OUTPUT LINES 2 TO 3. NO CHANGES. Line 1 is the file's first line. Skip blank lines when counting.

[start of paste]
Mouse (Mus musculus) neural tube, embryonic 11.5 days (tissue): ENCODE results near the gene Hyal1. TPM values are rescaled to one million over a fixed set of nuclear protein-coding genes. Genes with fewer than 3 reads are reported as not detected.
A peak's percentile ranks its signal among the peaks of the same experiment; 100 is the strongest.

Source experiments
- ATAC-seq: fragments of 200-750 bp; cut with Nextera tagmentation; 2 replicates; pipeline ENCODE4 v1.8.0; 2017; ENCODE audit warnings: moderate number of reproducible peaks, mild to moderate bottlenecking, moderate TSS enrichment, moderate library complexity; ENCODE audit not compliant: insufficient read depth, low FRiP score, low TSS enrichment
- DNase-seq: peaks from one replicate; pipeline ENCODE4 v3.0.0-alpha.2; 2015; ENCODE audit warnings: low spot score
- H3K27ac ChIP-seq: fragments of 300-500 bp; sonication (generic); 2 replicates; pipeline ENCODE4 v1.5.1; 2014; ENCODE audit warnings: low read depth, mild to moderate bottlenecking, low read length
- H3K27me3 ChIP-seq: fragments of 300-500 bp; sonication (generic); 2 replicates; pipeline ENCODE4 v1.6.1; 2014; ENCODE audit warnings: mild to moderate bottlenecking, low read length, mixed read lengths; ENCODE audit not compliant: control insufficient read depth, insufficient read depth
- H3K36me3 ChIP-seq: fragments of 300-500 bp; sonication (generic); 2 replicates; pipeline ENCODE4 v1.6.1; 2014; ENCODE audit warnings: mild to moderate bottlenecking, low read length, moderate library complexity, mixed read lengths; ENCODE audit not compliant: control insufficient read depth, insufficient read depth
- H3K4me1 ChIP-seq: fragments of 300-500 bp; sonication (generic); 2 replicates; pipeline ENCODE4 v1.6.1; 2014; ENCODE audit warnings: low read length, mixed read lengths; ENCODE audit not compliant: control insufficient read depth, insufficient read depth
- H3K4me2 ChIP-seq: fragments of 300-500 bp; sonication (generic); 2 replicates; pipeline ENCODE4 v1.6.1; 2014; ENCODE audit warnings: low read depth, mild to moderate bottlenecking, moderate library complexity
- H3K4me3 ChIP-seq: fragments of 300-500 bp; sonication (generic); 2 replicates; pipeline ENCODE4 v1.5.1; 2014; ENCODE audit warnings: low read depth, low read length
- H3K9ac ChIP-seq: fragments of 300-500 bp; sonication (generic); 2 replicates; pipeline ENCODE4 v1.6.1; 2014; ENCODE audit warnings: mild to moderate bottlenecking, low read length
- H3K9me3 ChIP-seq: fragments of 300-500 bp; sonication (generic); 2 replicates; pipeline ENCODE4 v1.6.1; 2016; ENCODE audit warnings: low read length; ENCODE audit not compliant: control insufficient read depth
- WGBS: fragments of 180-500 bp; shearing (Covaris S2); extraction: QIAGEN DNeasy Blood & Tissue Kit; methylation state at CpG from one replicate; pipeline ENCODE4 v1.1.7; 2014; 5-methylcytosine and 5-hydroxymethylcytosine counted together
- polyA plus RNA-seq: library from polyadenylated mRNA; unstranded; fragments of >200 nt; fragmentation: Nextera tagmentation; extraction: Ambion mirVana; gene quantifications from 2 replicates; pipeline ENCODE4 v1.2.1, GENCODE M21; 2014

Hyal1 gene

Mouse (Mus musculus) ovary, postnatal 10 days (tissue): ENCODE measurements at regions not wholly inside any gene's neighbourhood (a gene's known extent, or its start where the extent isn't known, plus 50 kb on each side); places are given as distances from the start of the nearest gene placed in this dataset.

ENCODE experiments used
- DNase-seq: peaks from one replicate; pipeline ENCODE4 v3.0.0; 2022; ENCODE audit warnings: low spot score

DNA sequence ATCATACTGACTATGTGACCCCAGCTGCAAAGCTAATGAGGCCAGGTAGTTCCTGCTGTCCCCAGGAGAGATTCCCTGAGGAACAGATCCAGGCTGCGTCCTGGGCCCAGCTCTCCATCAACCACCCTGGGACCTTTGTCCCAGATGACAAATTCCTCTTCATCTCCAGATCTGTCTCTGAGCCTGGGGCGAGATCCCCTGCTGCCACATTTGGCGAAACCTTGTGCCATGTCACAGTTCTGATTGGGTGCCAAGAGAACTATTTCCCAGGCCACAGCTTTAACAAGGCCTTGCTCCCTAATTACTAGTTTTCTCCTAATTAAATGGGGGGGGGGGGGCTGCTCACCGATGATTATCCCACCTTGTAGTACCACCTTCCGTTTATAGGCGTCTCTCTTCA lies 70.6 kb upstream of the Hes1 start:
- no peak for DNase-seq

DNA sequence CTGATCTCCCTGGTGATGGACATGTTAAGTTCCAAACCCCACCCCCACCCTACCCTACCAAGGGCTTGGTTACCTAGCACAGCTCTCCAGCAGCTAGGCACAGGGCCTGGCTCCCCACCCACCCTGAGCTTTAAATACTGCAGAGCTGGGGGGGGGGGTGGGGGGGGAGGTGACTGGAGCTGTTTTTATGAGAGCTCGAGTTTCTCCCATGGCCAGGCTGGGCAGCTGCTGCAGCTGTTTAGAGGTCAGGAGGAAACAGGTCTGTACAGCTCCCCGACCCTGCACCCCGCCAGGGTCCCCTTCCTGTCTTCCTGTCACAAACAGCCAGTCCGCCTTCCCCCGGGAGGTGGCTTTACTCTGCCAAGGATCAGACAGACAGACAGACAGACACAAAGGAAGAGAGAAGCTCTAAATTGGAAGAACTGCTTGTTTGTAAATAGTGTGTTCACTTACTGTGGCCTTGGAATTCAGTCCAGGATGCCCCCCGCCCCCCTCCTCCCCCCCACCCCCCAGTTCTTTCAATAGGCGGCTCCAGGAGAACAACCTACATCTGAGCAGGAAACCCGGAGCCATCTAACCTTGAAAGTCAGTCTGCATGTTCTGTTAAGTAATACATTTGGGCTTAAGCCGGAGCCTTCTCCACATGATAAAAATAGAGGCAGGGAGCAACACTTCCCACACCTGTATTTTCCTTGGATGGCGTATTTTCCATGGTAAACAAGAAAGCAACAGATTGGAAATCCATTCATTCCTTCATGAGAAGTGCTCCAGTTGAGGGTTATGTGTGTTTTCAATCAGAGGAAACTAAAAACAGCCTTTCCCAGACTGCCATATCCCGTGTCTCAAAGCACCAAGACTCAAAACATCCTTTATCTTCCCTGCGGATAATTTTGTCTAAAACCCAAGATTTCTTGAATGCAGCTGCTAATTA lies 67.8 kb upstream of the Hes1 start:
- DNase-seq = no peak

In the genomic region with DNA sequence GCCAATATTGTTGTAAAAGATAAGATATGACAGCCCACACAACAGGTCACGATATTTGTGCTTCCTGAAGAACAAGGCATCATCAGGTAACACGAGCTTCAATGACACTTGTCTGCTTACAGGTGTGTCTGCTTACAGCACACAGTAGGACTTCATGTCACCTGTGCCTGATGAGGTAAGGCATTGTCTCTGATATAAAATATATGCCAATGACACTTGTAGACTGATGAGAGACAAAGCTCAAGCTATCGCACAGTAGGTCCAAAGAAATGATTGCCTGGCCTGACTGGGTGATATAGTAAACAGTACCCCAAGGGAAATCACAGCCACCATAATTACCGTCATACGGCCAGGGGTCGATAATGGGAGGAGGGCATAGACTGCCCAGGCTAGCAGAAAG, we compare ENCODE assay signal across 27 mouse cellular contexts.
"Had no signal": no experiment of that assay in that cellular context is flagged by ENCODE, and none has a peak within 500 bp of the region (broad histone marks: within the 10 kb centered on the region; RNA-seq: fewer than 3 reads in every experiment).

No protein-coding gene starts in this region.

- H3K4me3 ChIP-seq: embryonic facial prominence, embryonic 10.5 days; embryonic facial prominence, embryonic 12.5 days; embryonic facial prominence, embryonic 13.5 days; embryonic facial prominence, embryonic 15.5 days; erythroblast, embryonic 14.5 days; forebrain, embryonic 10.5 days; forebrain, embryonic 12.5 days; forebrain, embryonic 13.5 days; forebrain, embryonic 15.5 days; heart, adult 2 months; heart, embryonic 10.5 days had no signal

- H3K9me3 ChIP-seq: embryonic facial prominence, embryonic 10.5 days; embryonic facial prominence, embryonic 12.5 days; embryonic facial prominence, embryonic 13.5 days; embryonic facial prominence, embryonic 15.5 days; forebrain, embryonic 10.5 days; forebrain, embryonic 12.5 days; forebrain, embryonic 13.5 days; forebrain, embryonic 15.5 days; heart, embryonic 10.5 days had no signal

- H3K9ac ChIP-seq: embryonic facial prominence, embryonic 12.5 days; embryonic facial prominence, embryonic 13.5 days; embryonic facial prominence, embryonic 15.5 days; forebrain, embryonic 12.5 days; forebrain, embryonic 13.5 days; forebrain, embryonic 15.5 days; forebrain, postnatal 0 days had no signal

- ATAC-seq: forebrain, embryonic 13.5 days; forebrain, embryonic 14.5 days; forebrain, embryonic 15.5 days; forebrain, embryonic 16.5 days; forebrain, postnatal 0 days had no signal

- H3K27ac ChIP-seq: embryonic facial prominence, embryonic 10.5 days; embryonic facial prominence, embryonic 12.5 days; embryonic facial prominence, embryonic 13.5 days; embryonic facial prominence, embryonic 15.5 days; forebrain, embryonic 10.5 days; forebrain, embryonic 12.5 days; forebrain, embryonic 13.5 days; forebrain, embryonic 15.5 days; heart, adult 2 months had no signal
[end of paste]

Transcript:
A peak's percentile ranks its signal among the peaks of the same experiment; 100 is the strongest.

Source experiments